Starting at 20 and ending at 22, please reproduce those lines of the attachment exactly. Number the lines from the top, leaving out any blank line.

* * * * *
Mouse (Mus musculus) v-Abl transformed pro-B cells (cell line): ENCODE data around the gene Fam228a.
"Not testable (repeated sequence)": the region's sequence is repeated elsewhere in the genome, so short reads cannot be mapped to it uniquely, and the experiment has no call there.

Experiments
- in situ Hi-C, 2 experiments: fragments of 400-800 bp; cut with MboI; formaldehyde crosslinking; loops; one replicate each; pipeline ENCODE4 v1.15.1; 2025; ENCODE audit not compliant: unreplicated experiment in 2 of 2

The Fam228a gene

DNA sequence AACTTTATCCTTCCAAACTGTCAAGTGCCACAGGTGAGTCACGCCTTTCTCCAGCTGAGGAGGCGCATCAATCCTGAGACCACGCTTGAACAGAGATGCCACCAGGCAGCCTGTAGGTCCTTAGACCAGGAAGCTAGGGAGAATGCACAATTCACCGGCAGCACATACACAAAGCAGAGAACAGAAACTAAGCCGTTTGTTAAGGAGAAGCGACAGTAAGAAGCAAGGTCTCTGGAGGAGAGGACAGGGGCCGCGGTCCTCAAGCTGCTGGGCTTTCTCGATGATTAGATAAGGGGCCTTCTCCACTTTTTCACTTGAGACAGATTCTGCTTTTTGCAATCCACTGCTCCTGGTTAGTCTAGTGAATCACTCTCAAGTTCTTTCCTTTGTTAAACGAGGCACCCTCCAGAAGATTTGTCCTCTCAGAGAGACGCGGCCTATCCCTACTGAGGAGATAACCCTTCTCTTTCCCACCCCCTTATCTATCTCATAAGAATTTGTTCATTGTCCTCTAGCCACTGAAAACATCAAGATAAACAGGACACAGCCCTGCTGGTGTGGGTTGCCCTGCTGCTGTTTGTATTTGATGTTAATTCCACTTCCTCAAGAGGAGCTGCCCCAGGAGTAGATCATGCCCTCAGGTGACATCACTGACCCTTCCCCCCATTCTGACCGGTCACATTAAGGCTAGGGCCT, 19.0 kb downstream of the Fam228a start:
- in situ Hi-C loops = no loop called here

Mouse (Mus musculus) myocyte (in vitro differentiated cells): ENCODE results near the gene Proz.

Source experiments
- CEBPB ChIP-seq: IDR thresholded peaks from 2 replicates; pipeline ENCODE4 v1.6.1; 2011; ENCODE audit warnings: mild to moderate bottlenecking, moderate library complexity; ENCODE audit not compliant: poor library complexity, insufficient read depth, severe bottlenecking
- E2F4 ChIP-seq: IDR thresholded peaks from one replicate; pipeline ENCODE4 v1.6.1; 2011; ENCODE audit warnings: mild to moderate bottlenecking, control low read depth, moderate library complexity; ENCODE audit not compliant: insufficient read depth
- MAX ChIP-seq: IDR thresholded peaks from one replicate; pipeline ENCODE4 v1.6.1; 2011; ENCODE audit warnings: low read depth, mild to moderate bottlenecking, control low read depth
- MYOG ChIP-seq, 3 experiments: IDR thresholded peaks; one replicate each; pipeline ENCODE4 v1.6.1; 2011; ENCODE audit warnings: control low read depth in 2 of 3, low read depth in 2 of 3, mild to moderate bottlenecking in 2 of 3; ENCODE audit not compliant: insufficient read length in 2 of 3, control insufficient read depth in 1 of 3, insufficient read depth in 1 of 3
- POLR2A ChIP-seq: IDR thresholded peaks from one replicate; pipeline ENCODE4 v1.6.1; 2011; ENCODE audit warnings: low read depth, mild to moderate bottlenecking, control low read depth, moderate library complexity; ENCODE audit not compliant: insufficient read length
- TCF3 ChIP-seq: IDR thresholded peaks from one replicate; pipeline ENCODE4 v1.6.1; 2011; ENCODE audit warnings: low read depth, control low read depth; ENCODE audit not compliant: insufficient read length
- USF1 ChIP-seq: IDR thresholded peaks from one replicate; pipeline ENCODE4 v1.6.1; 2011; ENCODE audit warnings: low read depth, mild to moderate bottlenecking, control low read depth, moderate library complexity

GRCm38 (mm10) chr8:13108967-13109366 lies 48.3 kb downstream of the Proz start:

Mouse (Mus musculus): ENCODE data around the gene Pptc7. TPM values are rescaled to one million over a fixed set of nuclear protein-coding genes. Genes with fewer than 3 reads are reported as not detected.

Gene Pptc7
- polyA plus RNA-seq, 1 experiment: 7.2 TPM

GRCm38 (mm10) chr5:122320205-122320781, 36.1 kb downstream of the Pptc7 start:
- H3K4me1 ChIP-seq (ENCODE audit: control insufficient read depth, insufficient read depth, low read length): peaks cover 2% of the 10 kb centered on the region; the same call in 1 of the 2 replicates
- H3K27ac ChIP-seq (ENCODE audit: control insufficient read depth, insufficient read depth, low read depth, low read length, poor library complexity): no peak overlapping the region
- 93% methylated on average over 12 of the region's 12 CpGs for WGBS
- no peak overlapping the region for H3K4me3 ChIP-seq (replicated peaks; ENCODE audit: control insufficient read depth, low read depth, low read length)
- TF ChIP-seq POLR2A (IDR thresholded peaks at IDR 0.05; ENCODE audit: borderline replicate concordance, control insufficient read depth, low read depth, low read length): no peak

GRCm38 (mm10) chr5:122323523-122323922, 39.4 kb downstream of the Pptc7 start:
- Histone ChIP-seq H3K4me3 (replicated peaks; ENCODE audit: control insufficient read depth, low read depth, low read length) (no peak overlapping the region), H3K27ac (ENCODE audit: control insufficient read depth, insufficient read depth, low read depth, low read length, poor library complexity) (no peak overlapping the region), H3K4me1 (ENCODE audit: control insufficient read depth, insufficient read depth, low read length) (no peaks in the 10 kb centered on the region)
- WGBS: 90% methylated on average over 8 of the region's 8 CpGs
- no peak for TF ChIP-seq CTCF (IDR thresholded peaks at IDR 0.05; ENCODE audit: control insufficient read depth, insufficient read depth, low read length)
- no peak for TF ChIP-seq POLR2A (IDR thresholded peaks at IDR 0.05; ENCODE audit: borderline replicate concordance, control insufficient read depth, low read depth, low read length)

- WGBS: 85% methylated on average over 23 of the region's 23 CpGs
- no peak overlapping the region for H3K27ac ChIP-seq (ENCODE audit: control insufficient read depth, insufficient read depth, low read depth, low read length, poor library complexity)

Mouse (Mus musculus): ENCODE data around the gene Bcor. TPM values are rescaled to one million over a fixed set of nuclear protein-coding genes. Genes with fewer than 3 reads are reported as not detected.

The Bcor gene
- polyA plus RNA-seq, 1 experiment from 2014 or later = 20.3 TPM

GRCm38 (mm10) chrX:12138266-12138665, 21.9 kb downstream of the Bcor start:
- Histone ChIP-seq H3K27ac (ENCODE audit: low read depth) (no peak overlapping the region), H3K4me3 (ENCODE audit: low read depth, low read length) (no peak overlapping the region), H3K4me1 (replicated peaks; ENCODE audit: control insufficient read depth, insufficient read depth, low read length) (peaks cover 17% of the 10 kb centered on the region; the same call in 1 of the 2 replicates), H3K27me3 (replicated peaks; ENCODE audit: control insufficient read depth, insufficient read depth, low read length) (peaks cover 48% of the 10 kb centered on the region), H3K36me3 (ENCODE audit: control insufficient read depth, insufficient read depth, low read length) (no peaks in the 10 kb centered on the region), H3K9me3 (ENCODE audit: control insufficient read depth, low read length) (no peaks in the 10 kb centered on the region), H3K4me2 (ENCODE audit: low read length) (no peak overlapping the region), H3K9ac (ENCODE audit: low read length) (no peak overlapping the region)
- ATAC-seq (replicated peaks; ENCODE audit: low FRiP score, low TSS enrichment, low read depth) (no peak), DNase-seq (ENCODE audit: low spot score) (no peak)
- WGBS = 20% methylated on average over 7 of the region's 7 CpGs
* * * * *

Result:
- polyA plus RNA-seq, 1 experiment: 7.2 TPM

GRCm38 (mm10) chr5:122320205-122320781, 36.1 kb downstream of the Pptc7 start:
- H3K4me1 ChIP-seq (ENCODE audit: control insufficient read depth, insufficient read depth, low read length): peaks cover 2% of the 10 kb centered on the region; the same call in 1 of the 2 replicates